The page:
What is the Stochastic Oscillator?

IntermediateOct 11, 2023
The stochastic oscillator is a momentum indicator that helps traders gain valuable insights into market behavior. It can enhance trading decisions when learned well.
What is the Stochastic Oscillator?

The stochastic oscillator is a technical indicator used in technical analysis to determine the direction and end of a trend. The stochastic oscillator uses a mathematical approach to calculate historical price data, volume, and other relevant information to predict the direction of an asset. Mainly, the stochastic oscillator is used to determine the momentum of an asset.

The stochastic oscillator is one of the lesser-known indicators for Crypto, Stocks, and Forex traders. Despite its lesser degree of prominence, it can help traders predict market movements to a reasonable degree.

Understanding the Stochastic Oscillator

As the name suggests, the stochastic oscillator is classified as an Oscillator. In trading, oscillators are technical indicators used to determine when an asset is overbought or oversold, although on a short-term basis and depending on the timeframe used.

The oscillator creates a band or strip that moves along two price levels to achieve this. These price levels also act as support and resistance or threshold levels. Technical analysts use stochastics to find buying and selling opportunities by considering the asset’s momentum.

Traders use the stochastic oscillator to determine the momentum of an asset before the actual price movement takes place. To traders, being aware of such momentum prior is beneficial so that they can spot possible trend reversals and, in turn, capitalize on opportunities. In other words, the stochastic oscillator serves as a leading indicator that points to a move in a direction before it happens on the chart.

The stochastic oscillator creates a band or strip along two price levels, which indicates when an asset is overbought or oversold. The asset is considered overbought when the indicator’s value moves toward the upper price level. The asset is considered oversold when it moves toward the lower price level.

How does the Stochastic Oscillator Work?

The stochastic oscillator derives an asset’s percentage price range or field by calculating the difference between the recent closing price and the high and low prices over a time a trader chooses. The oscillator’s value provides readings that range from 0-100 and is multiplied by 100 to get a percentage that gives insight into the asset’s momentum. The default time set by the stochastic oscillator is 14, similar to the relative strength index.

The stochastic oscillator has two range-bound lines: %K and %D. By default, the %K period is set to 5, the %D period is set to 3, and the slowing is set to 3. The default setting is shown on MetaTrader 5 below:

Source: MetaTrader 5

The %K line defines the price range by comparing an asset’s high and low within an n _period (where _n refers to a given period chosen by the trader. By default, the indicator sets this at 14). %D is simply a moving average of the %K line. %K is regarded as the fast line, while %D is regarded as the slow line.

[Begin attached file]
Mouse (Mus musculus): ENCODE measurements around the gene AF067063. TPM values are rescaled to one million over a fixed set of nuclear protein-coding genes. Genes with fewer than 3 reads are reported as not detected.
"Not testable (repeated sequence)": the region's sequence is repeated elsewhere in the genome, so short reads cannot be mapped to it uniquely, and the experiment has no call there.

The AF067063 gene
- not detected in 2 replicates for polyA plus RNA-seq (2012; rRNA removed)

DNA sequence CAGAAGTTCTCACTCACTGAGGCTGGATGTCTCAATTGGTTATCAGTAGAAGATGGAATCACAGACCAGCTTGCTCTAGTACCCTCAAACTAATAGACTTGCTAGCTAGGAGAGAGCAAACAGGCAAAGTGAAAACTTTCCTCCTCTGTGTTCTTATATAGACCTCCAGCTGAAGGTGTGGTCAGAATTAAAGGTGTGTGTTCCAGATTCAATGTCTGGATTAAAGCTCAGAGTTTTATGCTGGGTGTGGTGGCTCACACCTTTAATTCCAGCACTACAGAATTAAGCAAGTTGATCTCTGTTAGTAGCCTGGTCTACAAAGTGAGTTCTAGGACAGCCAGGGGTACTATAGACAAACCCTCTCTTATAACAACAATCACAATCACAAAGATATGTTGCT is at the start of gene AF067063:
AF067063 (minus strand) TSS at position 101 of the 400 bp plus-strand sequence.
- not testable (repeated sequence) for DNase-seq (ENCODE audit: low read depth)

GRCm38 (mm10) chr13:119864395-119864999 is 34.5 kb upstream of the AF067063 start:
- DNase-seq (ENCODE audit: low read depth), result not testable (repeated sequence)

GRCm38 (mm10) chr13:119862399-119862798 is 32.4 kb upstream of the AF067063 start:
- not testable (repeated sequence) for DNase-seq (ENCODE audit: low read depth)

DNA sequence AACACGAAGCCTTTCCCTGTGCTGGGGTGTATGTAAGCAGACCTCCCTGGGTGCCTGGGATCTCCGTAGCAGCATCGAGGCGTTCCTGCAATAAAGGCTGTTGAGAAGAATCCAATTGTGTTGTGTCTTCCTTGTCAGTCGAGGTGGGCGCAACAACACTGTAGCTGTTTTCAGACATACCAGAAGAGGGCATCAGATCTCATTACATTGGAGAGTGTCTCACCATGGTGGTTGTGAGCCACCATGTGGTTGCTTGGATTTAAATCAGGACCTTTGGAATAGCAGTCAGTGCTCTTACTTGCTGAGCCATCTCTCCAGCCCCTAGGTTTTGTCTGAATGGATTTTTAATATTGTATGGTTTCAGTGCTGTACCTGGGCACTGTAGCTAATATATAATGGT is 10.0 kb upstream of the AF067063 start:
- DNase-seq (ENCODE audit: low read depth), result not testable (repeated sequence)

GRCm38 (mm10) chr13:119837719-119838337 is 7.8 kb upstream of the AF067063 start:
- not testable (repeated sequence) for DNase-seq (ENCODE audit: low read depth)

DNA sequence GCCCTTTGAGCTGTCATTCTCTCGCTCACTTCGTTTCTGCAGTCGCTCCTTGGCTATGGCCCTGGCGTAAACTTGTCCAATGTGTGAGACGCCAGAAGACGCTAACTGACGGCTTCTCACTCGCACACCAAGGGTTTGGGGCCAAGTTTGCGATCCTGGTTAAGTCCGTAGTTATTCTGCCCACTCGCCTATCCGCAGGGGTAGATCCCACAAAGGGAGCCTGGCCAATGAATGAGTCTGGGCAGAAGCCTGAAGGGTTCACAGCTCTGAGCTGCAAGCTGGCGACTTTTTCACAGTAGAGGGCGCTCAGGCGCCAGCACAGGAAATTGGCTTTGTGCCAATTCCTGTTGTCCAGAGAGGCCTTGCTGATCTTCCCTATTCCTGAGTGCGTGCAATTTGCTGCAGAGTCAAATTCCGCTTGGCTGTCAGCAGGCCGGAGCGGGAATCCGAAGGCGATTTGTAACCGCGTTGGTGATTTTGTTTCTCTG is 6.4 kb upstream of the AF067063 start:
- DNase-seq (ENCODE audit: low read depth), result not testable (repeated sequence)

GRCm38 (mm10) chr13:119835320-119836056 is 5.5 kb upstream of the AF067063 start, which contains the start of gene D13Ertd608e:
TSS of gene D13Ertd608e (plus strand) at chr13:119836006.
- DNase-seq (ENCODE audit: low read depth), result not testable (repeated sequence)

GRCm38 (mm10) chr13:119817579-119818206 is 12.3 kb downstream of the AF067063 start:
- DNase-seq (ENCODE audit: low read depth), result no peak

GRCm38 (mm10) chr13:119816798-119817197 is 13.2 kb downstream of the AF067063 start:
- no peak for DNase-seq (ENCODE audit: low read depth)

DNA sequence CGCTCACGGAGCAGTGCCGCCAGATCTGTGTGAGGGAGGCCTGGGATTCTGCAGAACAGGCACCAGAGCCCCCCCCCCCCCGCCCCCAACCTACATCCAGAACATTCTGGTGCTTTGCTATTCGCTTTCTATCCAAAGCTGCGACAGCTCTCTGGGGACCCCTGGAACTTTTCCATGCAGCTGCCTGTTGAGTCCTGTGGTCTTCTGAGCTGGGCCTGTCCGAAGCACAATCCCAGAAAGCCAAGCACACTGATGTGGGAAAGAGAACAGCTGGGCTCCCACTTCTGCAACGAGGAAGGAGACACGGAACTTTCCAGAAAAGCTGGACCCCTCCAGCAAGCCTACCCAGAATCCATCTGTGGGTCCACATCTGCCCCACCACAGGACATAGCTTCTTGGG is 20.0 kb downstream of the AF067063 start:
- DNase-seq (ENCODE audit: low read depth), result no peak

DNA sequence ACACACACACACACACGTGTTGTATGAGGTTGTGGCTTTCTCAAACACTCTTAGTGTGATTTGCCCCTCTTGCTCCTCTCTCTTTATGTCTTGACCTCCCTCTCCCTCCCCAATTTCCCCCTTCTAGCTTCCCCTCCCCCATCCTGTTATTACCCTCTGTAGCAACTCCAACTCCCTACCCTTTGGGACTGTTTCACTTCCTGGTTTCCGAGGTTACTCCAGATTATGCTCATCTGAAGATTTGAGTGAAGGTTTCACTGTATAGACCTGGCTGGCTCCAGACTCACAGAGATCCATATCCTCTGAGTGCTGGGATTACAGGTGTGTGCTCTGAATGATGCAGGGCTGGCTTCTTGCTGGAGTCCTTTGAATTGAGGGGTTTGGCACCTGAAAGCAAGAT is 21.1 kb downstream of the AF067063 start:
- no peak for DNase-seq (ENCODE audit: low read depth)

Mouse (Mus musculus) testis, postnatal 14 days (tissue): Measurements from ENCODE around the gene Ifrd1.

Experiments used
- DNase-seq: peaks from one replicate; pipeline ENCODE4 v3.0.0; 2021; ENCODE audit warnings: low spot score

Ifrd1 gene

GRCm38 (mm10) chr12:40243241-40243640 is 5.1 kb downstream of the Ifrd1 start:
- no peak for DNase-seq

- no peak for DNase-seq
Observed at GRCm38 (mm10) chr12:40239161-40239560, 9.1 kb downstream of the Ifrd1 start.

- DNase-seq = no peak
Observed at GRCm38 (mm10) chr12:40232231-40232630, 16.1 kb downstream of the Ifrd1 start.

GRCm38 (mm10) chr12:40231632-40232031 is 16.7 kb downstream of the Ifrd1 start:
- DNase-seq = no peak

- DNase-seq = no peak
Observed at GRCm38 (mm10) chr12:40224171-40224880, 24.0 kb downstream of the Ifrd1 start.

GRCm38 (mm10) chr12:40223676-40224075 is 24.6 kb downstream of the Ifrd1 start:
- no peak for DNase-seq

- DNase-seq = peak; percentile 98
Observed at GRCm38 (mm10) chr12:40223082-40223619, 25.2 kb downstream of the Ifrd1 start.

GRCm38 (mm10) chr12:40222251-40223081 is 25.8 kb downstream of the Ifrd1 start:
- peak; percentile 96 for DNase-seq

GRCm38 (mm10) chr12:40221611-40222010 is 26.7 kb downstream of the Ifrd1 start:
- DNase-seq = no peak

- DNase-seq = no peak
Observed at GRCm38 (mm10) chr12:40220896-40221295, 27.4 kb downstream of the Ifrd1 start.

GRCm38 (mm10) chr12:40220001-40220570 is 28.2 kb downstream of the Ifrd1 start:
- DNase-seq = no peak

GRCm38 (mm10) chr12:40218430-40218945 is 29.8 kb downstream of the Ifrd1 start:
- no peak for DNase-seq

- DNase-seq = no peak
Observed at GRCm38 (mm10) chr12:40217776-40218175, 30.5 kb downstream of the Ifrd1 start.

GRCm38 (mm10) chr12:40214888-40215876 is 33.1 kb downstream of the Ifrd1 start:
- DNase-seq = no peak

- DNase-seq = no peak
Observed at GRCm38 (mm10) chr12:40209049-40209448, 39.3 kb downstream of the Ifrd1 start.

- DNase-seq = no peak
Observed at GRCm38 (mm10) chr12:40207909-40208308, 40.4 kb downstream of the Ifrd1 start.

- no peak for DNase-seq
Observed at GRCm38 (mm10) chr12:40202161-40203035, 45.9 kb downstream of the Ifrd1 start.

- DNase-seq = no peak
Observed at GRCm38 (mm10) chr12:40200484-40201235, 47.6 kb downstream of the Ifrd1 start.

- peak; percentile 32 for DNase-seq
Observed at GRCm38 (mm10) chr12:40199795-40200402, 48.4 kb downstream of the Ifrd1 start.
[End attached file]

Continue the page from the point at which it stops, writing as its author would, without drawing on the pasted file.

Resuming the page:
Mathematically, the formula for calculating the stochastic oscillator is %K=(C-L14) / (H14-L14) ×100.

  • C is the current closing price.
  • L14 is the lowest point the price got to within the last individual 14-day period (the 14 period is set based on the timeframe the indicator is applied to, for example, weekly, daily, or hourly. On an hourly chart, it reads over the last 14 hours trading sessions).
  • H14 refers to the highest point price reached within the last individual 14-day period. The chart below illustrates how the stochastic oscillator shows the momentum of an asset within the previous 14 trading sessions on a 1-hour chart.

Source: MetaTrader 5

In the chart above, the %K line is represented by the green line, and the %D line, which acts as a moving average, is represented by the red line.

Interpreting the Stochastic Oscillator’s Readings

The price scale from 0-100 illustrates the strength of the market’s momentum and states whether the market is overbought or oversold. When the oscillator’s value reads above 80, the market is overbought. When it reads below 20, it indicates that it is oversold.

When the oscillator’s value reads below or above 50, it suggests a tilt into selling or buying conditions within the upper or lower portions of the trading range. When the oscillator indicates overbought or oversold market conditions, it can signal potential trend reversals.

When the %K and %D lines intersect, they can point to entry and exit signals and possible market reversal patterns.


Source: MetaTrader 5

As the chart illustrates, when the oscillators cross over each other or intersect above the 80 range, it signals a selling opportunity because it indicates an overbought market condition.

Intersecting below the 20 range signals a buying opportunity because it means an oversold market condition. If the stochastic oscillator crosses within the 50 range, it is risky to take a trade signal because there is still an equilibrium between buyers and sellers.

Effective Strategies for Using the Stochastic Oscillator in Trading

Although the stochastic oscillator is a helpful tool that gives insights into a market’s trade momentum, combining its signals with other technical indicators is beneficial. It is essential to do this because the stochastic oscillator, as with any indicator, lags and may not capture the broad narrative of the market. The stochastic oscillator can be incorporated with other trading strategies, such as:

Divergence Trading

In trading, divergence is a phenomenon that occurs when the price of an asset moves in the opposite direction of an indicator. In other words, price is moving differently from how the indicator moves. For example, the price of an asset is making higher highs while the stochastic oscillator is making lower highs. Traders read this unusual activity as a sign of a possible weakening and reversal of a trend.